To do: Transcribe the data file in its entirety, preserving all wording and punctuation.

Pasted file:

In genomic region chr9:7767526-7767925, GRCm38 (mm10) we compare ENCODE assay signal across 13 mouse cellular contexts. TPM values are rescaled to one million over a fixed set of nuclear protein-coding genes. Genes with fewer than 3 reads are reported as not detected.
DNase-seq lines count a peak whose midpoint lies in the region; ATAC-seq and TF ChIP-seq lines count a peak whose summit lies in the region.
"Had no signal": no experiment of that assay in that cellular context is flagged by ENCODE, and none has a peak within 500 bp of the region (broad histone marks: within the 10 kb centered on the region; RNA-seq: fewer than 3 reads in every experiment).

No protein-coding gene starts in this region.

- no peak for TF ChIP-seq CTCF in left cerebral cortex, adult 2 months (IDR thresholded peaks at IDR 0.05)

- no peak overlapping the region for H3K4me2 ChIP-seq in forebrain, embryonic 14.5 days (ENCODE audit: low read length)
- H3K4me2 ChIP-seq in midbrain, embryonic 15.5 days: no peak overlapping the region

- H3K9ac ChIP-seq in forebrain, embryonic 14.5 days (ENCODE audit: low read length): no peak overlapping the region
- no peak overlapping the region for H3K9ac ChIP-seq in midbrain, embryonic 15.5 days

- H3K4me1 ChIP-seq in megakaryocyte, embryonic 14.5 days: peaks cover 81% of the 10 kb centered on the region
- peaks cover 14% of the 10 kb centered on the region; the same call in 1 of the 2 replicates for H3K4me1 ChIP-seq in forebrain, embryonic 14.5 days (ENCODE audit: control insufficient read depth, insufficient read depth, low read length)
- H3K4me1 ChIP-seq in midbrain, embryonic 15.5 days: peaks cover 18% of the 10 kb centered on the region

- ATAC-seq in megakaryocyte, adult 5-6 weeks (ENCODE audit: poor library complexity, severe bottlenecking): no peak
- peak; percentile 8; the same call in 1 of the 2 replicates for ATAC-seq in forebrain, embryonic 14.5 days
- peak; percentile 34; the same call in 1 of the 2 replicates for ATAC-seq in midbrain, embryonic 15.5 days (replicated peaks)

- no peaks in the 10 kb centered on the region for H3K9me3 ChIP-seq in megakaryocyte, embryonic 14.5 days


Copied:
In genomic region chr9:7767526-7767925, GRCm38 (mm10) we compare ENCODE assay signal across 13 mouse cellular contexts. TPM values are rescaled to one million over a fixed set of nuclear protein-coding genes. Genes with fewer than 3 reads are reported as not detected.
DNase-seq lines count a peak whose midpoint lies in the region; ATAC-seq and TF ChIP-seq lines count a peak whose summit lies in the region.
"Had no signal": no experiment of that assay in that cellular context is flagged by ENCODE, and none has a peak within 500 bp of the region (broad histone marks: within the 10 kb centered on the region; RNA-seq: fewer than 3 reads in every experiment).

No protein-coding gene starts in this region.

- no peak for TF ChIP-seq CTCF in left cerebral cortex, adult 2 months (IDR thresholded peaks at IDR 0.05)

- no peak overlapping the region for H3K4me2 ChIP-seq in forebrain, embryonic 14.5 days (ENCODE audit: low read length)
- H3K4me2 ChIP-seq in midbrain, embryonic 15.5 days: no peak overlapping the region

- H3K9ac ChIP-seq in forebrain, embryonic 14.5 days (ENCODE audit: low read length): no peak overlapping the region
- no peak overlapping the region for H3K9ac ChIP-seq in midbrain, embryonic 15.5 days

- H3K4me1 ChIP-seq in megakaryocyte, embryonic 14.5 days: peaks cover 81% of the 10 kb centered on the region
- peaks cover 14% of the 10 kb centered on the region; the same call in 1 of the 2 replicates for H3K4me1 ChIP-seq in forebrain, embryonic 14.5 days (ENCODE audit: control insufficient read depth, insufficient read depth, low read length)
- H3K4me1 ChIP-seq in midbrain, embryonic 15.5 days: peaks cover 18% of the 10 kb centered on the region

- ATAC-seq in megakaryocyte, adult 5-6 weeks (ENCODE audit: poor library complexity, severe bottlenecking): no peak
- peak; percentile 8; the same call in 1 of the 2 replicates for ATAC-seq in forebrain, embryonic 14.5 days
- peak; percentile 34; the same call in 1 of the 2 replicates for ATAC-seq in midbrain, embryonic 15.5 days (replicated peaks)

- no peaks in the 10 kb centered on the region for H3K9me3 ChIP-seq in megakaryocyte, embryonic 14.5 days